In the previous post, The Road to Unity, I offered a little personal insight and an excellent article by T. Austin Sparks regarding the necessity of understanding/applying the Cross, dying to flesh and believers learning to enter and keep the Unity that Christ’s work has already created.
As I thought about this topic a bit more, I remembered an excellent bit of work I read a few years ago entitled, The Four-Fold Basis of Christian Unity by the renowned Christian New Testament Greek scholar of the mid-Twentieth century, Dr. Kenneth S. Wuest.
The writing below analyzes a passage of scripture found in Apostle Paul’s letter to the Philippian Church. The exegesis provided by expounding the meaning of the Greek words that the Holy Spirit directed Paul to use in communicating to the believers clearly reveals Unity in Christ as being an existing reality and the expected norm for Christian community.
I did a small work of editing for you so that your eyes wouldn’t glaze over at times. My promise to you is that I did not remove or add anything that would take away or add to the point that Wuest is uncovering in his writing.
May you be blessed as you read and study the article. Keep your peace!
The Four-Fold Basis of Christian Unity
by Kenneth S. Wuest
THE exhortations in the Pauline epistles grew out of the conditions found in the churches to which they were addressed. Because fallen human nature has not changed in two thousand years, conditions that obtained during Paul’s time are existent in the churches of today.
There were minor divisions in the Philippian church, that church which in such a marked way helped in Paul’s support as a missionary.
Two of these divisions centered about two women in the church who were capable and prominent leaders in its work, especially taking leadership in supporting Paul. These women led two factions which were at variance with one another. To bring them together would be to heal the breach, not only between them, but between those who followed them.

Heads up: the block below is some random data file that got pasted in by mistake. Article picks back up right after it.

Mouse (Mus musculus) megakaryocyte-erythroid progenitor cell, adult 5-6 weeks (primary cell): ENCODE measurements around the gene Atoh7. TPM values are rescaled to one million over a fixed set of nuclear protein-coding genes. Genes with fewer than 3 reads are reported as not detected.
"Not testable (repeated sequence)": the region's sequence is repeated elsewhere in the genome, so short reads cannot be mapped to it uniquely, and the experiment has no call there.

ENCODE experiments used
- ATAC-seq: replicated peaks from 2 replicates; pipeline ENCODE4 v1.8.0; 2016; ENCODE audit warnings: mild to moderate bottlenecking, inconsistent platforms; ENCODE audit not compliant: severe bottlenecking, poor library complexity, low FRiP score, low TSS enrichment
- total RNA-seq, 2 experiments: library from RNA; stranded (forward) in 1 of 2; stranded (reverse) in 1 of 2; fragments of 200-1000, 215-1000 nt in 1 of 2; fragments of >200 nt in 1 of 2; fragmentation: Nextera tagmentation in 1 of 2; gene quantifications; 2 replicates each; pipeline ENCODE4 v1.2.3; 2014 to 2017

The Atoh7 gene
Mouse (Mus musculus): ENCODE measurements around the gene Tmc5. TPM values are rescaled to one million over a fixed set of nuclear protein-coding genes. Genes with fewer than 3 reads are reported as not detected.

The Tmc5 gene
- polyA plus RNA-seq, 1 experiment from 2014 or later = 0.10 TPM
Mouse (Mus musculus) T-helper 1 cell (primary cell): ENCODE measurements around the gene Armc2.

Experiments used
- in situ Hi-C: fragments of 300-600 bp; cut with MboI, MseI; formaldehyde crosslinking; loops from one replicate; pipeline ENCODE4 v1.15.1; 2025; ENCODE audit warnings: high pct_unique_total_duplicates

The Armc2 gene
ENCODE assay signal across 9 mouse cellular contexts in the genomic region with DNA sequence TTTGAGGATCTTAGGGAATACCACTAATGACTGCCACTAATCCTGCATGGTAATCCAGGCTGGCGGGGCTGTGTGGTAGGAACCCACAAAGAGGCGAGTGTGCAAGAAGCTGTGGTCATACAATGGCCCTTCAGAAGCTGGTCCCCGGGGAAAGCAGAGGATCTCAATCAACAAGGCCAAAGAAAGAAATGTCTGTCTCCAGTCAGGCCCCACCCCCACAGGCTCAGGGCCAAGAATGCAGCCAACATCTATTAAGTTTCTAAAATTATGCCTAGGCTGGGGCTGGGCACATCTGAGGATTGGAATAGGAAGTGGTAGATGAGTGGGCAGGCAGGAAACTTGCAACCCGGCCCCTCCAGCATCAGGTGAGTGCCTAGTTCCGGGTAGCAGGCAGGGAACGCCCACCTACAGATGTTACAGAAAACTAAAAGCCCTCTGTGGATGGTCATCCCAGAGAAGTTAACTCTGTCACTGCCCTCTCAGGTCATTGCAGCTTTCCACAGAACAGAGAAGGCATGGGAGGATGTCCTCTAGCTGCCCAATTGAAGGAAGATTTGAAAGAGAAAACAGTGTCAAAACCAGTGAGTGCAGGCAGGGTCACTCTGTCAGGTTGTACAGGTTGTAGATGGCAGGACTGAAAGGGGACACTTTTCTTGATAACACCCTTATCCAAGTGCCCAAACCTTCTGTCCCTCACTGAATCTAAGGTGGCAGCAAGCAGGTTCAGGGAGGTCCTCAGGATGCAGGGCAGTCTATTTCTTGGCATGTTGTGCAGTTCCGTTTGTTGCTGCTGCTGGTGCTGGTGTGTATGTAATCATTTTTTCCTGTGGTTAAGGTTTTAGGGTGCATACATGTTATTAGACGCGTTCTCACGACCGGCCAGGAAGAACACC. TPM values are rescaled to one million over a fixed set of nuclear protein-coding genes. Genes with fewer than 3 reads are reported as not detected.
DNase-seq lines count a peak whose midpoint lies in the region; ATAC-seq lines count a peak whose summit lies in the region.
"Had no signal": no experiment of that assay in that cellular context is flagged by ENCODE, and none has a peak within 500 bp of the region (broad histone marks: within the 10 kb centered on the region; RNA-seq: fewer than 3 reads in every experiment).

The exhortation in Philippians 4:2 is not abrupt.
Euodia I exhort, please, and Syntyche, I exhort, please, to be of the same mind in the Lord.
Paul had prepared the way by laying a groundwork for it in 2:1-4, where we have detailed exhortation, and 2:5-8, where Christ in his life exemplified the one outstanding thing that will heal all such divisions in the local church, namely, a Christlike humility.
In 2:1, Paul presents four things which constitute the basis for unity among the saints. These demand careful treatment in the original.
First of all, the word “if” does not present a doubt as to whether there is any consolation in Christ. The word in the Greek presents a fulfilled condition, a fact, not a hypothetical case.
For instance, a person says, “If it rains tomorrow, I shall carry an umbrella.” That is, “It looks like it may rain. If it does, then I shall be prepared.” This “if” introduces a guess, something possible in the future.
But the “if” Paul uses is: “You say that he is preaching the gospel? Well, if he is doing that, the Lord will certainly bless him.” The word could be translated, “since,” or “in view of the fact.” It represents a fulfilled condition. Paul is therefore exhorting to unity among the saints in the Philippian church in view of the fact that certain things are facts.
The first fact he presents is that there is a certain consolation in Christ.
The word “any” in our translation is from a Greek word which is used with nouns of persons or things concerning which the writer cannot or will not speak particularly. The word “certain” is a good rendering.
“Consolation” is from a word which does not mean “to console” in the sense of giving comfort. What these Philippian saints needed was not consolation, but exhortation. And “exhortation” is exactly what the word means.
This exhortation to unity is found in Christ. His beautiful life is itself the exhortation to unity which these saints needed. His humility as spoken of in 2:5-8, is the very thing that would lead to unity, since the basis of these divisions was pride. His life therefore was the ground of appeal which Paul used. “In view of the fact that there is a certain ground of appeal in Christ which exhorts you,…be likeminded.” If all the saints would keep their eyes on the Lord Jesus, and walk in His footsteps of humility, divisions in a local church would cease.